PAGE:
The third important element is incentive pay. In hiearchical firms, the incentives are about conformity. In the new model, the incentive is to innovate - and to do so outside the normal structures. The impact of the innovation would be judged by how it effects the bottom line, with results judged by an independent auditor and the final results confirmed democratically by a mixed assembly of workers and shareholders.

A fourth element is a more equal base pay, with separate pay for family size. To get to that level of pay, the responsibilty for procuring an education would be taken on by the firm so that one's education level is owned not only to ones own efforts but those of one's brother and sister workers. In this model, workers would be hired while in college or vocational training and be paid living expenses as well.

A fifth element is the use of benefit structures to encourage longevity. Stock grants would be designed to provide an adequate income at the end of a carrier of some twenty-five to thirty years, inclusive of training. At some point, workers would buy a home with low or no interest financing provided by firm with payoff tied to the projected retirement date. The level of interest would be tied to the level of employee-ownership in the firm at large. If there are outside shareholders, some interest is necessary to compensate them. However, if the firm is 100% employee-owned no interest is necessary since it would merely increase profits and be given right back to the employees. This benefit is only ethical with employee-owned firms, since owing a long term debt to a traditional firm can be seen as a form of peonage.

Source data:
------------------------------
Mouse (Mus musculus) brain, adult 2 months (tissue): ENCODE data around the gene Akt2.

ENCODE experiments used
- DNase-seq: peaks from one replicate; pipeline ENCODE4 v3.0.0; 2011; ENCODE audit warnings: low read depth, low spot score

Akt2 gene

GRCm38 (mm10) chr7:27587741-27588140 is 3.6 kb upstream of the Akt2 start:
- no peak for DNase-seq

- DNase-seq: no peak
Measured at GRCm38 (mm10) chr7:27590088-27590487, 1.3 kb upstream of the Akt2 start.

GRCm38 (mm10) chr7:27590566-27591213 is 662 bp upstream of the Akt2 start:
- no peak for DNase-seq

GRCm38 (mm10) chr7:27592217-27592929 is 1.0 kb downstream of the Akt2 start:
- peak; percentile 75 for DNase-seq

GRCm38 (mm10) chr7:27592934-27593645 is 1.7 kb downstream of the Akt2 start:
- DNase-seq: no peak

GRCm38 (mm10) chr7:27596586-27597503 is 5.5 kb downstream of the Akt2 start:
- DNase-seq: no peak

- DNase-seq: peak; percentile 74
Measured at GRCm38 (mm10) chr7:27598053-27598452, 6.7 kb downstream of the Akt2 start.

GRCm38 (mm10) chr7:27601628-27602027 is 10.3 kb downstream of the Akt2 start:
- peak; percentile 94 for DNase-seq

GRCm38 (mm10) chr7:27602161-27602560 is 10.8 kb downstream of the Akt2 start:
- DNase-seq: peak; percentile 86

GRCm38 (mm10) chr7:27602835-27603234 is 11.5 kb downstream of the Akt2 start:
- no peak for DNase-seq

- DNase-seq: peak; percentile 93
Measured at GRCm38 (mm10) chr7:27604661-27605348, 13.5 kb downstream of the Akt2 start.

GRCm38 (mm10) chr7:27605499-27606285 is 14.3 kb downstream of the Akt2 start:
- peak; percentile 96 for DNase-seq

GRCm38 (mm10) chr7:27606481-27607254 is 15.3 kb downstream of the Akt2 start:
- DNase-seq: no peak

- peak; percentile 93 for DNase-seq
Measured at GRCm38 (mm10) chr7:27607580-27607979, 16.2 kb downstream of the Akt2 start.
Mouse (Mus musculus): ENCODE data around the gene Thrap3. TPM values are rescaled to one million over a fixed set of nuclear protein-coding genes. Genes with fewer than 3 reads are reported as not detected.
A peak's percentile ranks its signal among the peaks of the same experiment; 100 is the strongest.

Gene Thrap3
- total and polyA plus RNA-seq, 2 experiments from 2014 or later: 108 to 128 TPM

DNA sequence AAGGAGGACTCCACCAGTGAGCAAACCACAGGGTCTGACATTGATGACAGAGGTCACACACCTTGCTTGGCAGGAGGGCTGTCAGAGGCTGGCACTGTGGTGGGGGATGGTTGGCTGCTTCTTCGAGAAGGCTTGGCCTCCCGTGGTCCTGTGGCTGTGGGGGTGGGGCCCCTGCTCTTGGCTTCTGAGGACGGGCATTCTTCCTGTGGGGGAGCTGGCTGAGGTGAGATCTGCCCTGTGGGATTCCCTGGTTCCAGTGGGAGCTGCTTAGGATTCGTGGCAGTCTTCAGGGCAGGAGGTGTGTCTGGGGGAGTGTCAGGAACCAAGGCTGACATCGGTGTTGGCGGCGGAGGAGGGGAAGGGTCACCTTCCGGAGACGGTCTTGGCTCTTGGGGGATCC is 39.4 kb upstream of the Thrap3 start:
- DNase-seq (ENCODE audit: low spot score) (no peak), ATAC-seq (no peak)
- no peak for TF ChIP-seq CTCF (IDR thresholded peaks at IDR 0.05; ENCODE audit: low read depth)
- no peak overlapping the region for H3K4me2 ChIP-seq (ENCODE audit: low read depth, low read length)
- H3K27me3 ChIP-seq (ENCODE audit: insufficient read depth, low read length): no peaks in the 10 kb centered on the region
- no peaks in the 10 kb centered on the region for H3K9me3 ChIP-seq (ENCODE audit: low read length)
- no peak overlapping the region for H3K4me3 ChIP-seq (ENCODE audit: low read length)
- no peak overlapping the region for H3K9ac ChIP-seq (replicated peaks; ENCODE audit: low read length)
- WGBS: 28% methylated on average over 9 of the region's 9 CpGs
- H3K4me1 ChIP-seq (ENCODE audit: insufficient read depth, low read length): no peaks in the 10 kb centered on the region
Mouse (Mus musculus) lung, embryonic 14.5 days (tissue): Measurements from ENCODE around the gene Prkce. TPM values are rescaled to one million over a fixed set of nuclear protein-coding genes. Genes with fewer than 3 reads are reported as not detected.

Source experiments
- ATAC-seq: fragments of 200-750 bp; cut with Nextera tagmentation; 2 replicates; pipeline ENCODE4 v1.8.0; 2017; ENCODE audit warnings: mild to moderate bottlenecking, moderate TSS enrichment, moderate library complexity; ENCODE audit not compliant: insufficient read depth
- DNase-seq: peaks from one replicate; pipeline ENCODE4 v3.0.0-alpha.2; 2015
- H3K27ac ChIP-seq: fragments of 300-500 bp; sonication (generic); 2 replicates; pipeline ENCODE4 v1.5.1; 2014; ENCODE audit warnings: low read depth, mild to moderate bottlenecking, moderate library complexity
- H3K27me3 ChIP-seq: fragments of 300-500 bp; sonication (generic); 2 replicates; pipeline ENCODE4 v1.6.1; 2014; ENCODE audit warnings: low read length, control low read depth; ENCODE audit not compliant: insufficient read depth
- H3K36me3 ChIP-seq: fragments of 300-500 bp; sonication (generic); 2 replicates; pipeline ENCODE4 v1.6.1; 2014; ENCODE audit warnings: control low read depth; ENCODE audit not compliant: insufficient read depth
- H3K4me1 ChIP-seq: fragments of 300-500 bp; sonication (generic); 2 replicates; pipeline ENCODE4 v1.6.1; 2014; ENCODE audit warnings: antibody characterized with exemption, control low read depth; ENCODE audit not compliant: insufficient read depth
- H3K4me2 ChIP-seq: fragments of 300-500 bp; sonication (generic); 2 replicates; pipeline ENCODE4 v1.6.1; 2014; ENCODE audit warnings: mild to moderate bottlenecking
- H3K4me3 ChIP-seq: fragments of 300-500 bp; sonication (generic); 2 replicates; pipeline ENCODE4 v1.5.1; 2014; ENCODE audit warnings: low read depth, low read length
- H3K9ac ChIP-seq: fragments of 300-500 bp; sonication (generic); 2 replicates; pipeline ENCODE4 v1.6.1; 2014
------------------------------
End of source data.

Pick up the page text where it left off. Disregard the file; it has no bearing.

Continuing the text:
There are public policy implications of this new model. It will impact the tax system, the retirement system, the education system and the workforce development system. As multi-national firms adopt this model it will impact development, currency exchange and military spending (which will decrease as this model spreads). As the competition for good workers increases, traditionally disregarded workers in minority communities will be sought out and trained since innovation and success depends on finding talent. Firms will look for the best providers to do that, which means an expanded parochial votech education system. Finally, aerospace workers will move from designing and building weapons to supporting space exploration, which is both much more fun and much more necessary as advanced space technology will be useful in a future where fossil fuels are running out, especially in the production of food (it currently takes five calories of fossil fuel to generate one calorie of food, we can do better than that).

I talk more about all of this in my book, Musings from the Christian Left and on the Iowa Center for Fiscal Equity web page. Here are some links: